Learning to animate in p5.

Screen Shot 2015-09-17 at 1.22.58 AM

Last week we drew static drawings from primitive shapes. This week we were assigned the task of animating our sketches in p5 using a set of new functions, including frameRate(), rotate(), and transform(), or new variables like mouseX and mouseY.

To complete the assignment, our sketch needed to contain: (1) One element that changed over time independent of the mouse; (2) One element controlled by the mouse; and (3) One element that’s different every time you run the sketch.

I’ve been a cyclist for a few years now. In Salt Lake City, where I lived for the past two years, I loved biking up into the canyon in the late afternoon before sunset. That experience was the inspiration behind my sketch this week, in which a bike rides into the mountains.

See my final sketch here.

Here was my initial sketch:

IMG_2029
I started planning out the sketch in Adobe Illustrator to get a better sense of the composition of the drawing.

mountain

My plan was to make the sun and its rays rotate in a circle independent of the mouse. That actually proved a lot more difficult than I’d anticipated. The action required me to use a new set of functions, including push(), transform(), rotate(), and pop(). Here are the lines of code I wrote that drew the sun:

push();
translate(350,100);
rotate (rads);

for (var d = 0; d < 10; d ++){
noStroke();
fill(206+d,188+d,122+d);
ellipse(0,0,175,175);

stroke(206+d,188+d,122+d);
strokeWeight(3);

for (var i = 0; i < 36; i ++) {
line(0,0,x,y);
rotate(PI/20);
}
pop ();

rads = rads + 1.57;

I started layering on primitive shapes for the mountains and bicycle using the beginShape() function I we learned in class. I decided to make the bicycle a different color every time you load the page by calling out var r, var g, and var b and then defining them in the setup:

r = 230;
g = random(100,200);
b = random(100,200);

Then the most difficult task lay ahead: Getting the bicycle to move at a variable speed controlled by the mouse. I tried a lot of different things, including making an object out of the bicycle using some new tricks we learned in Javascript, but ultimately this is the code that really worked out:

var speedX = 1;

var speedY = 1;

//bicycle

stroke(r,g,b,255);
strokeWeight(5);
noFill();

ellipse(225+speedX,520-speedY,100,100);
ellipse(400+speedX,490-speedY,100,100); 
ellipse(225+speedX,520-speedY,10,10); 
ellipse(400+speedX,490-speedY,10,10); 
quad(225+speedX,520-speedY,305+speedX,505-speedY,350+speedX,435-speedY,265+speedX,450-speedY); 
line(260+speedX,445-speedY,305+speedX,505-speedY); 
line(400+speedX,490-speedY,352+speedX,435-speedY); 
ellipse(305+speedX,505-speedY,30,30);
quad(250+speedX,450-speedY,245+speedX,440-speedY,275+speedX,440-speedY,275+speedX,445-speedY);

speedX+=map(mouseX,0,width,1,5); 
speedY+=0.15;

What’s happening above is that I’ve created two new variables, speedX and speedY, that will determine the velocity of the bike in relation to my mouse. The last two lines of code establish the range of values that the speed can be. When mouseX is high (i.e. it’s on the far right of the sketch), the bike moves more quickly.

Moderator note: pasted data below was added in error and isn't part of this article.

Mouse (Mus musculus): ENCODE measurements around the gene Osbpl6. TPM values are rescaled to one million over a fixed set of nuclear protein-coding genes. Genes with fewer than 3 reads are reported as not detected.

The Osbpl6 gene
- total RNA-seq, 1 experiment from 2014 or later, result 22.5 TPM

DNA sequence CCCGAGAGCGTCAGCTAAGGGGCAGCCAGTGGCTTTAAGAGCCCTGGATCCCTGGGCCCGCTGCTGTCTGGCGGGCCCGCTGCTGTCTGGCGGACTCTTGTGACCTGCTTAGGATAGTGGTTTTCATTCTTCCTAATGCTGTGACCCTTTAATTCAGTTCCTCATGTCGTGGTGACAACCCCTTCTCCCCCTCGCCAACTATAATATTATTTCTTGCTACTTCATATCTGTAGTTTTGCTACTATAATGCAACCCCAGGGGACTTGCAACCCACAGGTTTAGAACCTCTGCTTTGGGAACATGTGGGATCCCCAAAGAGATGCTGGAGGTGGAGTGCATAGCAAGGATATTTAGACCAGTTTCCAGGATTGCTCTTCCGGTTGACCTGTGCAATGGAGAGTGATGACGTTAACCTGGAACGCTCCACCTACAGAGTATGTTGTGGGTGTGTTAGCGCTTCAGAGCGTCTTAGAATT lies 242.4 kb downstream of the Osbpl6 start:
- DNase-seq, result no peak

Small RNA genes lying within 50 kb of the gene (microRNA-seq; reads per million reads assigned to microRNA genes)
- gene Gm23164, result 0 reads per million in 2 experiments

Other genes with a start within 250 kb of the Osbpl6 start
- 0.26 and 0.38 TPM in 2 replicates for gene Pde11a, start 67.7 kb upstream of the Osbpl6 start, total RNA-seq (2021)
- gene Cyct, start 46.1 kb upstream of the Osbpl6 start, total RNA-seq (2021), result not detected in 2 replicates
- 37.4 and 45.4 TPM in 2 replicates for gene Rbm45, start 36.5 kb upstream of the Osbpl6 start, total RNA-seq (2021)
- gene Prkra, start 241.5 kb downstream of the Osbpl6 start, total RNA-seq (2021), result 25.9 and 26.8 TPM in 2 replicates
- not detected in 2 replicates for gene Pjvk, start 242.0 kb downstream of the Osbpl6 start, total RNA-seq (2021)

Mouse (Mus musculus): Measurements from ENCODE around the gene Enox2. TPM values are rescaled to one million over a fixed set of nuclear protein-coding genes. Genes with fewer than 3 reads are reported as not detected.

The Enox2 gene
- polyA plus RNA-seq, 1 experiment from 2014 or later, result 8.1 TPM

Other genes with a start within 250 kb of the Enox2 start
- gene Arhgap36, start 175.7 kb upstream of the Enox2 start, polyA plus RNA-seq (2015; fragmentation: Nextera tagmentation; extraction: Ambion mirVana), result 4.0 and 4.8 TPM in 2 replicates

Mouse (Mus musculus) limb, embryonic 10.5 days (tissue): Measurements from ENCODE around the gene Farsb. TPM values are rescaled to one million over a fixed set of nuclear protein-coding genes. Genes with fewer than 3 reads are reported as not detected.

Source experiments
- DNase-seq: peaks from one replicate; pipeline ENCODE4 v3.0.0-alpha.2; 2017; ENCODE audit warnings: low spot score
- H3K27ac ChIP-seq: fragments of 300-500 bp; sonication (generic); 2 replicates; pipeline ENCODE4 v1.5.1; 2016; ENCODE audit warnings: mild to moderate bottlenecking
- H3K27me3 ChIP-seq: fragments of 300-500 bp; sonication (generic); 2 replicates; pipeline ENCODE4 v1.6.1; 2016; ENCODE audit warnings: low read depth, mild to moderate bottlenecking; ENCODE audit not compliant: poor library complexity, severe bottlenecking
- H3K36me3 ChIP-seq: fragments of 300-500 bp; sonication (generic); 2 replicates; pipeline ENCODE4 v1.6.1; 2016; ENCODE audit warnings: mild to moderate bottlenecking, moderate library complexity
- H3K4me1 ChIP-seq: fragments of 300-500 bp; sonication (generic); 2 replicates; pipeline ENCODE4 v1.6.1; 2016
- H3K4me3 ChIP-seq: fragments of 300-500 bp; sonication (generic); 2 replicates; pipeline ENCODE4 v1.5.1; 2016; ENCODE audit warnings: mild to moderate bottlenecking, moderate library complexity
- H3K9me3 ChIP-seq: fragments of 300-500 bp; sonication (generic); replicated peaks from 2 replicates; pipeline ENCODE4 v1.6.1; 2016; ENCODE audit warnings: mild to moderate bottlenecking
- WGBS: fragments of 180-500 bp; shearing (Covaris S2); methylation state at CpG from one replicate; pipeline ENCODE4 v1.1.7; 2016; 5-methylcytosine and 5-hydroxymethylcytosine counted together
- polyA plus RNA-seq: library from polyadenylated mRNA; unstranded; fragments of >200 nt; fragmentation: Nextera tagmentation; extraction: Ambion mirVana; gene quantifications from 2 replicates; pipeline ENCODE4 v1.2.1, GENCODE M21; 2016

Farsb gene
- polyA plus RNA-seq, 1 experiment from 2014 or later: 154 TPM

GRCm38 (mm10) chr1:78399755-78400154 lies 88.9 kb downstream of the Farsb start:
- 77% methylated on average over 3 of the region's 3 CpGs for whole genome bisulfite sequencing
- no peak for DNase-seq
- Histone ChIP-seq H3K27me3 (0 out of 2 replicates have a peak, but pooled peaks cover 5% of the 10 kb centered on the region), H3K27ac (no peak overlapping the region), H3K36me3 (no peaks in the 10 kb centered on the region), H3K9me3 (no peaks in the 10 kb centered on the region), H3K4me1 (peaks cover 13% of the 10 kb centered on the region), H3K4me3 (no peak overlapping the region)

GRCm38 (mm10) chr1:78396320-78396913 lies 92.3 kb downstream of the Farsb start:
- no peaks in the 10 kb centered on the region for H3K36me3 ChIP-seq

Here’s a video of the animation.

Full code below.

var fr = 30;
var x = 1200;
var y = 0;
var rads = 0; // declare variable rads, angle at which sun will rotate
var speedX = 1; //declare variable speedX
var speedY = 1; //declare variable speedY
var r;
var g;
var b;
function setup() {
createCanvas(1100,600);
background(252,240,232);
r = 230;
g = random(100,200);
b = random(100,200);

}

function draw() {

//draw sun and rays and make them rotate.
push();
translate(350,100);
rotate (rads);

for (var d = 0; d < 10; d ++){
noStroke();
fill(206+d,188+d,122+d);
ellipse(0,0,175,175);

stroke(206+d,188+d,122+d);
strokeWeight(3);

for (var i = 0; i < 36; i ++) {
line(0,0,x,y);
rotate(PI/20);

}
}
pop ();

rads = rads + 1.57;

//mountains

//mountains layer three
stroke(136,167,173);
fill(136,167,173);
beginShape();
vertex(0,600);
vertex(0,400);
vertex(200,300);
vertex(300,350);
vertex(400,250);
vertex(500,325);
vertex(600,100);
vertex(750,200);
vertex(875,60);
vertex(1000,150);
vertex(1100,100);
vertex(1100,600);
endShape();

//mountains layer two
stroke(92,109,120,100);
fill(92,109,120,100);
beginShape();
vertex(0,600);
vertex(0,400);
vertex(275,375);
vertex(350,400);
vertex(425,375);
vertex(575,375);
vertex(800,200);
vertex(900,300);
vertex(1100,250);
vertex(1100,600);
endShape();

//mountains layer three
stroke(92,109,112,200);
fill(92,109,112,200);
beginShape();
vertex(0,600);
vertex(0,550);
vertex(500,400);
vertex(575,425);
vertex(600,400);
vertex(800,400);
vertex(875,300);
vertex(925,375);
vertex(1100,300);
vertex(1100,600);
endShape();

//mountains layer four
stroke(213,207,225,25);
fill(213,207,225,25);
triangle(0,600,1100,425,1100,600);

//bicycle

stroke(r,g,b,255);
strokeWeight(5);
noFill();

ellipse(225+speedX,520-speedY,100,100); //bike wheel
ellipse(400+speedX,490-speedY,100,100); //bike wheel
ellipse(225+speedX,520-speedY,10,10); //inner bike wheel
ellipse(400+speedX,490-speedY,10,10); //inner bike wheel
quad(225+speedX,520-speedY,305+speedX,505-speedY,350+speedX,435-speedY,265+speedX,450-speedY); //frame
line(260+speedX,445-speedY,305+speedX,505-speedY); //frame
line(400+speedX,490-speedY,352+speedX,435-speedY); //frame
ellipse(305+speedX,505-speedY,30,30); //frame
quad(250+speedX,450-speedY,245+speedX,440-speedY,275+speedX,440-speedY,275+speedX,445-speedY);

speedX+=map(mouseX,0,width,1,5); //x coordinate of the mouse determine speed of the bike
speedY+=0.15;
}

 

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